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Fiat 600: buying guide and review (1955-1985)

Fiat 600 Fiat 600 Fiat 600 Fiat 600D Multipla Fiat 600 Abarth 1000TC
The Fiat 500 is a great car but it’s not without its problems – namely a lack of interior space, decidedly leisurely performance and relatively high values. So what if you could buy a car that has the 500’s cute looks but addresses these issues? The good news is that you can – with the Fiat 600.
As with the 500, the 600 was designed by Dante Giacosa, but the bigger car is far more grown up in a variety of ways. In one ultra-compact package you get a four-seat family car with a four-cylinder water-cooled engine. With its independent suspension the 600 also provided the basis for an array of sporty spin-offs from Abarth such as the 750 and 1000TC, along with the Monomille and Bialbero, so this is no economy special built down to the lowest possible cost – it’s more grown up than you might think.
But the 600 is still an economy car. However, while you can expect only so much from any car with a 633cc engine, the 600 is more fun to pilot than you might expect, even if it’s noisy on hills, bouncy on poor roads and struggles to keep up with motorway traffic. Just call it character.
Which one to buy?
It’ll come as no surprise that any of the more specialised variations on the 600 theme are hugely sought after and consequently very valuable. These include anything produced by Abarth along with the quirky Multipla. If you’re able to secure one of these we’d say go for it; buy at the right price and you’ll never lose out financially, while they’re also brilliantly fun and fabulously unusual.
You’re far more likely though to buy a regular 600 saloon, of one spec or another. While the earlier cars with their rear-hinged doors are wonderfully characterful and the convertible editions are enormous fun, you’ll have to buy whatever you can find as 600s of any description are very rare in the UK. That’s why you’ll probably end up having to go shopping in Europe if you want any choice, which means settling for a left-hand drive car.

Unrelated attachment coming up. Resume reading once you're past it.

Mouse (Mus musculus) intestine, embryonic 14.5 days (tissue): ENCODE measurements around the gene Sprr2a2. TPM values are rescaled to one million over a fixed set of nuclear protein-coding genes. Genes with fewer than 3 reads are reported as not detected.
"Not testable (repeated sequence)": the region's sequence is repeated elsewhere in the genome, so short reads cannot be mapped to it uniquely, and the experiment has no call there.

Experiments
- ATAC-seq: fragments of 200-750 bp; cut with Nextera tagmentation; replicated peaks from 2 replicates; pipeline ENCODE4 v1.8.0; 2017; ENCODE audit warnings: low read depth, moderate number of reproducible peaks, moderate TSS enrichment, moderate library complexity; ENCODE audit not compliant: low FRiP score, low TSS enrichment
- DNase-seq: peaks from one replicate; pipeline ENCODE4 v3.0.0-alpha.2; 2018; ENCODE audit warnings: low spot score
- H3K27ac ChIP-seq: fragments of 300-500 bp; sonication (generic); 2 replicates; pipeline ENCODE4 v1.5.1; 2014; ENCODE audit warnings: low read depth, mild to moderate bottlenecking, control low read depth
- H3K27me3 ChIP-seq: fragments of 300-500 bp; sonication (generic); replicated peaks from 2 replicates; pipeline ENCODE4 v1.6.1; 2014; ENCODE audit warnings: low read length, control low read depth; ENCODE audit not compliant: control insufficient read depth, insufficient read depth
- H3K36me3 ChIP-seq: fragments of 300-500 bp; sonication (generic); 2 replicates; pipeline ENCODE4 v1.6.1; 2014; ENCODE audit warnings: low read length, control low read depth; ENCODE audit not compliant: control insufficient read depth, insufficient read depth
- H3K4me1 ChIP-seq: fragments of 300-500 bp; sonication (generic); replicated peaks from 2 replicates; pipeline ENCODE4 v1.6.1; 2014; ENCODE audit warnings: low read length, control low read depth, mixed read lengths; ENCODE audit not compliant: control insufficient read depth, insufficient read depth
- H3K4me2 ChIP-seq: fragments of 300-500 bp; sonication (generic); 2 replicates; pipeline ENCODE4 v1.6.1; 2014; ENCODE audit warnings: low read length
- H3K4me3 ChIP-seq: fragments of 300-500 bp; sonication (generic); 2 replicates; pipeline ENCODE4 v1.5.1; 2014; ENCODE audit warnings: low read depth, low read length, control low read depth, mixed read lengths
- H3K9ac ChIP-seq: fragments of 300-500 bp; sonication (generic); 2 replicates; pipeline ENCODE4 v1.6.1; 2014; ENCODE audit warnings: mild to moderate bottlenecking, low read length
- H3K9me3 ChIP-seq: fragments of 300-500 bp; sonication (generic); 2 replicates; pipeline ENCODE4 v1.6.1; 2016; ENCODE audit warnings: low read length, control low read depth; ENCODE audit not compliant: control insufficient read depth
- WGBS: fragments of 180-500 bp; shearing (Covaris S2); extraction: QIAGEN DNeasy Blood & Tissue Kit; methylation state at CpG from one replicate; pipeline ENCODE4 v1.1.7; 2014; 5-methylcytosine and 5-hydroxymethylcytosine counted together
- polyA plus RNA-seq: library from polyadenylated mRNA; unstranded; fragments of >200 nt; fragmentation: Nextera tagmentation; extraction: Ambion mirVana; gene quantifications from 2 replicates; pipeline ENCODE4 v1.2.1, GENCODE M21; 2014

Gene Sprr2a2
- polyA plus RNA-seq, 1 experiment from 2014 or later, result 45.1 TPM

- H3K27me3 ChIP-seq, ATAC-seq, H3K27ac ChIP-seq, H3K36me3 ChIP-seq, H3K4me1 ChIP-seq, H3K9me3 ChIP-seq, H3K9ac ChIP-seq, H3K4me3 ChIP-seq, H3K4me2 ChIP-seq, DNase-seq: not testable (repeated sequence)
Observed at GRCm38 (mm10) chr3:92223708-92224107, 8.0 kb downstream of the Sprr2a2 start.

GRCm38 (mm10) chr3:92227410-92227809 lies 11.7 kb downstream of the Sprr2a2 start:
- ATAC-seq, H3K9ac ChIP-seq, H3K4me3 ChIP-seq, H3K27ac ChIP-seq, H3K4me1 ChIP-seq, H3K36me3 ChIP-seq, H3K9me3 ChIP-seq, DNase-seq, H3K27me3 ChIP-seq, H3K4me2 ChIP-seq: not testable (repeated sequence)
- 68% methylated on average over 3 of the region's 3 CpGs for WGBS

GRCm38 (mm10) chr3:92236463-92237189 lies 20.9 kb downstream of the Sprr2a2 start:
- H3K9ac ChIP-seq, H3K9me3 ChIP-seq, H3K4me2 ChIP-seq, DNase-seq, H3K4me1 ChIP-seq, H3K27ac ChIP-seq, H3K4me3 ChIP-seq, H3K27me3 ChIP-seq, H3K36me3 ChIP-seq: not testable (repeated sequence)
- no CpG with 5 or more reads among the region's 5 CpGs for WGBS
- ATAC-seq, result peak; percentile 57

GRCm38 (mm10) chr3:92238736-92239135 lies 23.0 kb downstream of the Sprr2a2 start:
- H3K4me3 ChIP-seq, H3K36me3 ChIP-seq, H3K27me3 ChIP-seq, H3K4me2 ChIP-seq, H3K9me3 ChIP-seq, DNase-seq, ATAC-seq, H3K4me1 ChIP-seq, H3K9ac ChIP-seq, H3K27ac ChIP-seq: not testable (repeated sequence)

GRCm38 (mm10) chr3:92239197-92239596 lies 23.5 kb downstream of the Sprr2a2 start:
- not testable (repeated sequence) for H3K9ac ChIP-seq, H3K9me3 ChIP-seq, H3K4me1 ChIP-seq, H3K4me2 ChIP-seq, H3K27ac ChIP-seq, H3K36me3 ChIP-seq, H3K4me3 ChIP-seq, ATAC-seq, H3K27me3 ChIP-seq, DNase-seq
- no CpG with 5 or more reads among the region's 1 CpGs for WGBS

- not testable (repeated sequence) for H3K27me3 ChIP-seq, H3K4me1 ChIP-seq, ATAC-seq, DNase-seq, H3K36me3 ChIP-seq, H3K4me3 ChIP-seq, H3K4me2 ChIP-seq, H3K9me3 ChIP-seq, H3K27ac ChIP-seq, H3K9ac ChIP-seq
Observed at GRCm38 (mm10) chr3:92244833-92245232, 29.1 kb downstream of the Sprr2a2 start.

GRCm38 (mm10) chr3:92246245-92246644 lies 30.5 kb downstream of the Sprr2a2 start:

There were some right-hand drive 600s made but there are very few left and they hardly ever come up for sale. So if you’re buying a left-hand drive car, also be prepared to look at SEATs and Zastavas – and if you’re considering the latter you’ve also got an 850 option available too.
Performance and specs
Fiat 600D
Engine 767cc, four-cylinder
Power 32bhp @ 4800rpm
Torque 40lb ft @ 2800rpm
Top speed 68mph
0-50mph 24sec
Fuel consumption 48mpg
Gearbox Four-speed manual
Dimensions and weight
Wheelbase 2000mm
Length 3295mm
Width 1380mm
Height 1405mm
Weight 615kg
Common problems
• The 600 can rust spectacularly, and while body panel availability is pretty good, don’t under-estimate the cost of a complete restoration. 

• You need to check everywhere for corrosion, but home in especially on the front valance, front and rear chassis legs, door bottoms, sills and wheelarches. Also scrutinise the lower corners of the front and rear screens along with the lower portions of all four wings.

• The 633cc engine has to be worked hard to make progress, which can lead to premature wear in neglected examples. Check for the obvious signs of wear; smoking, rattles and low oil pressure, but rebuilds are easy and cheap enough.

• Failed head gaskets aren’t unusual either, thanks to the engine having overheated. See if there’s a white emulsion on the underside of the oil filler cap.

• Gearboxes are tough but there’s no synchro on first gear. Even so you can expect a smooth gearchange. Wear is inevitable of course, but rebuilds are possible, and costs aren’t high.